The Upper Missouri River Headwaters Basin in southwestern Montana faces increasingly uncertain water supplies attributable to high water demand for agricultural irrigation [26,27] and public water supply [28,29]. In addition, shifts in the timing of runoff and peak streamflow are predicted with increasing amounts of winter precipitation and a declining snowpack related to climate change [30,31,32]. Societal water demands as well as climate-induced shifts in streamflow can threaten habitat critical for fish and aquatic species [33,34]. These risks have raised interest in increasing the capacity of streams to respond to extreme events [35,36,37]. One approach that is growing in popularity is to slow runoff, absorb excess floodwater, and encourage groundwater recharge by enhancing natural water storage in stream channels, riparian areas, and floodplains [38,39]. One way to create natural water storage is using in-stream, channel spanning structures called beaver dam analogues (BDAs) [40,41,42]. Over time BDAs have been shown to slow water flow, encourage channel stability and riparian vegetation, activate side channels, and improve water quality and fish habitat [40,41,43]. Installing BDAs along a reach of stream can potentially increase spring overbank flow and elevate riparian water tables [43]. If water is a limiting factor in the riverscape, elevating near-surface soil moisture along stream channels can encourage riparian vegetation [44,45]. Depending on channel shape and river stage, slowing the flow of water can increase the stream surface area through ponding and temporary flooding [38,45]. Downstream from beaver dams, channels are more likely to be stable, with lower sediment loads and a lower range of stream discharge [45]. Although the installation of BDAs is becoming relatively common, analyses that evaluate their impact are limited. Most studies to date have focused on the impact of actual beaver dams that differ from BDAs in the magnitude of change and maintenance activity. In this study, we tested how multispectral high-resolution imagery can be used to monitor stream condition along four stream reaches in the Upper Missouri Headwaters Basin, and how pairs of images can potentially be used to monitor BDA stream restoration projects. Our research questions included:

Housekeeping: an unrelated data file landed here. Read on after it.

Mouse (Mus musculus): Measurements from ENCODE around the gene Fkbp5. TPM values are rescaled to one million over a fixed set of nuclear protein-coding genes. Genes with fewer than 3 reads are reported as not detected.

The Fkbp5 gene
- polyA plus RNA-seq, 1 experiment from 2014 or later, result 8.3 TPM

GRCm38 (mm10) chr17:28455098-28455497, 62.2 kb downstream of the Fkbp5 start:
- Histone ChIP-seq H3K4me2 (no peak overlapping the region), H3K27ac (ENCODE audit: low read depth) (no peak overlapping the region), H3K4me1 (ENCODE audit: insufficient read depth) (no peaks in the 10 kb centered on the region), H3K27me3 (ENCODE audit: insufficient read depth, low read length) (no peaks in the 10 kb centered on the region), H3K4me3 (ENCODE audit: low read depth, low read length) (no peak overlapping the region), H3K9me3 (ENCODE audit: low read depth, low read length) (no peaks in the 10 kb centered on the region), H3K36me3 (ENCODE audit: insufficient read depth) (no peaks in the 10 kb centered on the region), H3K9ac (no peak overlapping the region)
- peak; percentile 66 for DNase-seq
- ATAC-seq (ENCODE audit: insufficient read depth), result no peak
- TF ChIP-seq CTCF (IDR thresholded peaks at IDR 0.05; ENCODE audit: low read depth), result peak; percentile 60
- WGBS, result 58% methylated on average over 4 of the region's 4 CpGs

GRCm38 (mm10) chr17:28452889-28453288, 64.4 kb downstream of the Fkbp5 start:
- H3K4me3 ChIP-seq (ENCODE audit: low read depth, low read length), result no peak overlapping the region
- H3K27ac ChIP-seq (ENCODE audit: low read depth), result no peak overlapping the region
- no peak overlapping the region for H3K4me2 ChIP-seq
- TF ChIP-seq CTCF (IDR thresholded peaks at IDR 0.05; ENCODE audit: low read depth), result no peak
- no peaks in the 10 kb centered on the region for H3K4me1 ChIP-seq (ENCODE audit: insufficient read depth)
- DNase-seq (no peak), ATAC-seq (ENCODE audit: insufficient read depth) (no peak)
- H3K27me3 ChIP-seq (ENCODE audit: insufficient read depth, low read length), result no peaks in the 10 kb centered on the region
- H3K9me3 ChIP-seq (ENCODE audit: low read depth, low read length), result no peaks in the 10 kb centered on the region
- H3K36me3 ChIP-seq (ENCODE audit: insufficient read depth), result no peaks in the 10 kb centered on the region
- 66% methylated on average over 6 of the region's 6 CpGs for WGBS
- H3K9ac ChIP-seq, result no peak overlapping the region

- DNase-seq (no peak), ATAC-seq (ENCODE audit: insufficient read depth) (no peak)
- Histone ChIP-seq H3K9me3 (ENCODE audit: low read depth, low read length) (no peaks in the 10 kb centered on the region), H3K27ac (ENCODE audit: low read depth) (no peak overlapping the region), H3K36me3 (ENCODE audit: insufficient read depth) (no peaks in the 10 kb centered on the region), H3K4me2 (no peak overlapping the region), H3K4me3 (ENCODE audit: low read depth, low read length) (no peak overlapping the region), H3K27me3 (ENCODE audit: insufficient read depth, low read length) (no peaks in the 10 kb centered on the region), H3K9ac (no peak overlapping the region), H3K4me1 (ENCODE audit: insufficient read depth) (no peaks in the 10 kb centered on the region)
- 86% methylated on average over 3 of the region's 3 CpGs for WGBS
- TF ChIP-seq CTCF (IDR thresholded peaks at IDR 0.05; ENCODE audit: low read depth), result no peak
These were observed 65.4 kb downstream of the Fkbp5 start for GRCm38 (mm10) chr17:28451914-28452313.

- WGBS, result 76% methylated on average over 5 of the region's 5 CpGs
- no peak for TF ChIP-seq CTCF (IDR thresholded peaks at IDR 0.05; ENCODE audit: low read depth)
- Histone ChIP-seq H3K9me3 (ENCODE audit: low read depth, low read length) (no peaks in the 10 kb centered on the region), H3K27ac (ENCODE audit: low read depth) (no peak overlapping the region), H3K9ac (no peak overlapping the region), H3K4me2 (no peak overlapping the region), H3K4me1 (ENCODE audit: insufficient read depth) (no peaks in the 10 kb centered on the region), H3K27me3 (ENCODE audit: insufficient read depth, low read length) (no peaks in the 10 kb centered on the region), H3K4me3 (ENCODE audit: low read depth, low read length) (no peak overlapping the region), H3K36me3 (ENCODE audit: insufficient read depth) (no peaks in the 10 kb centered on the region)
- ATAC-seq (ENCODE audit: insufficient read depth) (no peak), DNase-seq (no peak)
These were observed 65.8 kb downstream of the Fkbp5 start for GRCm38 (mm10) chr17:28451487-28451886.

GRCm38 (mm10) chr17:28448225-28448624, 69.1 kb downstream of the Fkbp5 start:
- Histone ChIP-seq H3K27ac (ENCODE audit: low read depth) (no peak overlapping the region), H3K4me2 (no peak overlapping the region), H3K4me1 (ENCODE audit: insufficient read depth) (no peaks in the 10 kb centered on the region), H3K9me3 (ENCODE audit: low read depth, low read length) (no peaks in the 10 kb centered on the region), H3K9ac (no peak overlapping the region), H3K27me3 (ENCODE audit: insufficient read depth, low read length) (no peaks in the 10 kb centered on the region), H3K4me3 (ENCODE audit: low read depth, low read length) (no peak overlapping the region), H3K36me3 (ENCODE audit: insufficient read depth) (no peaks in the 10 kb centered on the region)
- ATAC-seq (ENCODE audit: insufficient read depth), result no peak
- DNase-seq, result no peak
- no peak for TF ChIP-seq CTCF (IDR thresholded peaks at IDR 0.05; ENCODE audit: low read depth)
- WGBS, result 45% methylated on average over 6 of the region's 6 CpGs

• What methodological approaches are most effective to map stream surface area using multispectral high-resolution imagery? And,